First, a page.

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…and these that aren’t  quite so shy.

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I also grow a well-behaved cultivar, the Katie’s Dwarf Ruellia, Ruellia brittoniana, ‘Katie’s Dwarf’,  blossoming beautifully during the late summer and autumn months.

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Additionally, a less mannerly variety, the Chi-Chi Ruellia, Ruellia brittoniana ‘Chi-Chi’, makes its home in my gardens.  Here is it nicely co-mingling with the blooming and berrying PigeonberryRivina humilis,

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…and flowering alone.

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I love the first two Ruellia species and have a complicated relationship with the third.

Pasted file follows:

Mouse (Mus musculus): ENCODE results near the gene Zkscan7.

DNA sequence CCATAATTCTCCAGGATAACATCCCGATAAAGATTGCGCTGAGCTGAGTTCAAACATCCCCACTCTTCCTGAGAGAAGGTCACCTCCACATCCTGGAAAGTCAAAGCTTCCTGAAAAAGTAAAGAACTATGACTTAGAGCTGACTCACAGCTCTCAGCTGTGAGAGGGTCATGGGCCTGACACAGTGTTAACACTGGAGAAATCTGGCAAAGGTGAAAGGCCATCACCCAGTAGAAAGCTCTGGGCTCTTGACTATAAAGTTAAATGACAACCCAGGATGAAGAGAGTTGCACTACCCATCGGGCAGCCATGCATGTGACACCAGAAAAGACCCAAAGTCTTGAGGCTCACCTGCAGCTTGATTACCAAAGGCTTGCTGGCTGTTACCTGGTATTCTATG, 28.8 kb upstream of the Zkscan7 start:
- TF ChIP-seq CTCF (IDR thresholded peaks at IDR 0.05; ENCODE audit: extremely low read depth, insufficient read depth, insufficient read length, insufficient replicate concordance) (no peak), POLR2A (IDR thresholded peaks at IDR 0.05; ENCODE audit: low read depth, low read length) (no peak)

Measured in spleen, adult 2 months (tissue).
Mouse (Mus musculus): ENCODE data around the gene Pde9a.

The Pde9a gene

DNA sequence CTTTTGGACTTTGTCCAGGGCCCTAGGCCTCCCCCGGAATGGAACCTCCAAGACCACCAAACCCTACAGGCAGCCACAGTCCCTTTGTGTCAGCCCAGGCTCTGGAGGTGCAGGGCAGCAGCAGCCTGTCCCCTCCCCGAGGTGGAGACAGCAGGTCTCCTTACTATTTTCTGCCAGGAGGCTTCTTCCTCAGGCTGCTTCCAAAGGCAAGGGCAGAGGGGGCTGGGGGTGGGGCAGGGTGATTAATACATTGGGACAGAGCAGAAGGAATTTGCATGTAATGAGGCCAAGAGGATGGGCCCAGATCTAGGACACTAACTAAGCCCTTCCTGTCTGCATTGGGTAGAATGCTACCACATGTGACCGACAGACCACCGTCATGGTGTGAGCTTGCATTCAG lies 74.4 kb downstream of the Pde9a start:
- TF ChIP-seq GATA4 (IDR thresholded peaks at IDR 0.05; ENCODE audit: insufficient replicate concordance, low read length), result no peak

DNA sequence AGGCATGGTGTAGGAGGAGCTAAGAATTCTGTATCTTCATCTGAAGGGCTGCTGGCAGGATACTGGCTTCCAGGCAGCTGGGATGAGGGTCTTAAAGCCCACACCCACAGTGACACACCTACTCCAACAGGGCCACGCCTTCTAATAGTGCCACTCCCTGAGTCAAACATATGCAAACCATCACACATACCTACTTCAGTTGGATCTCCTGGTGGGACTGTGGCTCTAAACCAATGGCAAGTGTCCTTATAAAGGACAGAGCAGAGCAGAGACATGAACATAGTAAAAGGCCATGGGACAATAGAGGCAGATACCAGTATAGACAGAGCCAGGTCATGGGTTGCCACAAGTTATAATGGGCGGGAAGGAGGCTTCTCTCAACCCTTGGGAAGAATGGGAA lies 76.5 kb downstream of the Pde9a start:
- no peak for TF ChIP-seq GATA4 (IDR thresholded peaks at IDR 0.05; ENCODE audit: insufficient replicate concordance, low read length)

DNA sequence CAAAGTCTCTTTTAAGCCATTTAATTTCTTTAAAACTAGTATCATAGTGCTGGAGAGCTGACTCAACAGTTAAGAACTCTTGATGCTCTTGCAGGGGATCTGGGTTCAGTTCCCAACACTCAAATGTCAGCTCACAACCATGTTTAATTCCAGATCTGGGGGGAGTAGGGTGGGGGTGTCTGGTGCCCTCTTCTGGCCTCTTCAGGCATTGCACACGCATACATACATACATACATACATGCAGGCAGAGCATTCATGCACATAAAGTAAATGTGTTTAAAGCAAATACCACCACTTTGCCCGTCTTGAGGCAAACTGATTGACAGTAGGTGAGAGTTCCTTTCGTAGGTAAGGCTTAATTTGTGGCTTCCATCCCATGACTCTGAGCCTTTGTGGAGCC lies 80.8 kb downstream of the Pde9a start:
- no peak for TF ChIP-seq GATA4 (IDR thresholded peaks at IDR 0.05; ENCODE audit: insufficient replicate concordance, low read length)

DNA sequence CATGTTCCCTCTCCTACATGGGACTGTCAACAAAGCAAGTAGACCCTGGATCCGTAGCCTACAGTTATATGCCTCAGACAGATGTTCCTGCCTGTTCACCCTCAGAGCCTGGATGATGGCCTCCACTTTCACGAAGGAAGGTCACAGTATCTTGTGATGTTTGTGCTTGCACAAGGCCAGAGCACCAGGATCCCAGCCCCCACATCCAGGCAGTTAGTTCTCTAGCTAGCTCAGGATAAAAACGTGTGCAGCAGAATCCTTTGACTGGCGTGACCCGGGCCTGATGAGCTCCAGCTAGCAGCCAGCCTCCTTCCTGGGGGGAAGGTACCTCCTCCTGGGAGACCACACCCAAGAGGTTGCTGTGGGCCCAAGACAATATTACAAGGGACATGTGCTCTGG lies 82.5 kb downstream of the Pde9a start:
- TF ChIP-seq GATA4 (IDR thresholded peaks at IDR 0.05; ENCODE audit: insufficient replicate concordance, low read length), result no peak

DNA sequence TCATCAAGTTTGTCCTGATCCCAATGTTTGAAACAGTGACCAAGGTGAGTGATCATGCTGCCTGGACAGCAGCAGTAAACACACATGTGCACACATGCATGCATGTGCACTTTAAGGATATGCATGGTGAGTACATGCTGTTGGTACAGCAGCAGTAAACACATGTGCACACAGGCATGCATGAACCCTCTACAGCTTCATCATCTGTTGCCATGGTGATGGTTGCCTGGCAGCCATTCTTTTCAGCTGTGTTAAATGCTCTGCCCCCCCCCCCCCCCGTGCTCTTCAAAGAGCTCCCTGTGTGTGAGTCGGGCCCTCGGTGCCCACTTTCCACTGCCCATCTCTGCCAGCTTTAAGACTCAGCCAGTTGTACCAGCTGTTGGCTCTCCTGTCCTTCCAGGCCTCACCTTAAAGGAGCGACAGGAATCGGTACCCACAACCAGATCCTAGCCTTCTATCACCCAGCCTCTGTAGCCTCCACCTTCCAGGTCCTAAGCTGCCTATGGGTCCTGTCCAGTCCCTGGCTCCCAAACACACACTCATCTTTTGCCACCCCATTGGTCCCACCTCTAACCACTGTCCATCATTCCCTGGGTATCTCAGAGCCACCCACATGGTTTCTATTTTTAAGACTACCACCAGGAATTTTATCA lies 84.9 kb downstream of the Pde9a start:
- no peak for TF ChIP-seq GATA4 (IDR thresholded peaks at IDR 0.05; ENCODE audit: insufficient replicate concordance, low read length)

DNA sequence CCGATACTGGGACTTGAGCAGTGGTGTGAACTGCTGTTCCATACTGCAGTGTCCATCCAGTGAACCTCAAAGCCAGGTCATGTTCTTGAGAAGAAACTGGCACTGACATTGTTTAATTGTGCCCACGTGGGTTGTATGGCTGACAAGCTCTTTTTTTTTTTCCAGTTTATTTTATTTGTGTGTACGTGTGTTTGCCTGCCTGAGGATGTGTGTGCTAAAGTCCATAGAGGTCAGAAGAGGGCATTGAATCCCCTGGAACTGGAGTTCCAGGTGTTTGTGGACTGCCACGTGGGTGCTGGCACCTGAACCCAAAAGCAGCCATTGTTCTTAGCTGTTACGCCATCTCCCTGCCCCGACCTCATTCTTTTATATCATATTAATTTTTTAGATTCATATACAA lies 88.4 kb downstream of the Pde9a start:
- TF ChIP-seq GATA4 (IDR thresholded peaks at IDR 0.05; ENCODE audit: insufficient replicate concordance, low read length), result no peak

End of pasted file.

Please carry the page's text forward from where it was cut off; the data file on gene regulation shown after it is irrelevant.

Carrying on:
The various Salvia in my gardens, like this red Autumn SageSalvia greggii,

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…really strut their stuff in the fall. Flowers that appear on and off during our hot summer, the blossoms on these woody, native shrubs will consistently impress both pollinators and gardeners throughout our productive autumn months.

A different salvia, the white Tropical SageSalvia coccinea, was knocked back this past winter with our  late freezes,

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…but are lush with snowy, bee-friendly blooms now and will bee that way until there is a killing frost.

Rock RosePavonia lasiopetala, opens its Barbie Doll Pink blooms each morning, remaining open longer as the days get shorter.